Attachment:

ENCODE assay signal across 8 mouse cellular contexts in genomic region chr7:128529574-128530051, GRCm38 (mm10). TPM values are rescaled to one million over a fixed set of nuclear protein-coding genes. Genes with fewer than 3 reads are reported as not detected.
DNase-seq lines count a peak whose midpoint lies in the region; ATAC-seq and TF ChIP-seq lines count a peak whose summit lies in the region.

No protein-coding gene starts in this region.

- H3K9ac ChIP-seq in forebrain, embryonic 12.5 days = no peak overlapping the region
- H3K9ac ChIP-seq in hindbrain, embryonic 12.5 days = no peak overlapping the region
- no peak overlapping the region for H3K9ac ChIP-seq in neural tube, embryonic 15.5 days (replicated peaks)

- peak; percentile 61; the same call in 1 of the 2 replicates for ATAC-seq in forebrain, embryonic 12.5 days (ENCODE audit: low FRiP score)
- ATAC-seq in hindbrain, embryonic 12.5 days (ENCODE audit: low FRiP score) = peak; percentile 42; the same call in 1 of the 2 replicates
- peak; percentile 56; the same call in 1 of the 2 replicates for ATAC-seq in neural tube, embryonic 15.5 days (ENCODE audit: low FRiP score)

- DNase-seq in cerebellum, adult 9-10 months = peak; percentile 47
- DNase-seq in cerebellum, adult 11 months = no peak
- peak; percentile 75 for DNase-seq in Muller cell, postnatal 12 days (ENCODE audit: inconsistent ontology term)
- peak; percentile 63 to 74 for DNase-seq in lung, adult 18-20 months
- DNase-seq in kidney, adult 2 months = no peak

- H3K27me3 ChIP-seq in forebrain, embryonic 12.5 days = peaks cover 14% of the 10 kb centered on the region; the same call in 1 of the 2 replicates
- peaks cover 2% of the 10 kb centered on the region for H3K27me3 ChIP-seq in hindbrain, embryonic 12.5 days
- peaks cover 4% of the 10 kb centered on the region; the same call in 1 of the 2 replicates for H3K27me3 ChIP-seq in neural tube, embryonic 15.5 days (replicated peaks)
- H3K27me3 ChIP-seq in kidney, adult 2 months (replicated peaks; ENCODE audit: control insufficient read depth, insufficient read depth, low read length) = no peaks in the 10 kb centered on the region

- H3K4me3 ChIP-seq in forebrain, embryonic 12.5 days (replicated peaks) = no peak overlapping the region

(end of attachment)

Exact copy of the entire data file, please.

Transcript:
ENCODE assay signal across 8 mouse cellular contexts in genomic region chr7:128529574-128530051, GRCm38 (mm10). TPM values are rescaled to one million over a fixed set of nuclear protein-coding genes. Genes with fewer than 3 reads are reported as not detected.
DNase-seq lines count a peak whose midpoint lies in the region; ATAC-seq and TF ChIP-seq lines count a peak whose summit lies in the region.

No protein-coding gene starts in this region.

- H3K9ac ChIP-seq in forebrain, embryonic 12.5 days = no peak overlapping the region
- H3K9ac ChIP-seq in hindbrain, embryonic 12.5 days = no peak overlapping the region
- no peak overlapping the region for H3K9ac ChIP-seq in neural tube, embryonic 15.5 days (replicated peaks)

- peak; percentile 61; the same call in 1 of the 2 replicates for ATAC-seq in forebrain, embryonic 12.5 days (ENCODE audit: low FRiP score)
- ATAC-seq in hindbrain, embryonic 12.5 days (ENCODE audit: low FRiP score) = peak; percentile 42; the same call in 1 of the 2 replicates
- peak; percentile 56; the same call in 1 of the 2 replicates for ATAC-seq in neural tube, embryonic 15.5 days (ENCODE audit: low FRiP score)

- DNase-seq in cerebellum, adult 9-10 months = peak; percentile 47
- DNase-seq in cerebellum, adult 11 months = no peak
- peak; percentile 75 for DNase-seq in Muller cell, postnatal 12 days (ENCODE audit: inconsistent ontology term)
- peak; percentile 63 to 74 for DNase-seq in lung, adult 18-20 months
- DNase-seq in kidney, adult 2 months = no peak

- H3K27me3 ChIP-seq in forebrain, embryonic 12.5 days = peaks cover 14% of the 10 kb centered on the region; the same call in 1 of the 2 replicates
- peaks cover 2% of the 10 kb centered on the region for H3K27me3 ChIP-seq in hindbrain, embryonic 12.5 days
- peaks cover 4% of the 10 kb centered on the region; the same call in 1 of the 2 replicates for H3K27me3 ChIP-seq in neural tube, embryonic 15.5 days (replicated peaks)
- H3K27me3 ChIP-seq in kidney, adult 2 months (replicated peaks; ENCODE audit: control insufficient read depth, insufficient read depth, low read length) = no peaks in the 10 kb centered on the region

- H3K4me3 ChIP-seq in forebrain, embryonic 12.5 days (replicated peaks) = no peak overlapping the region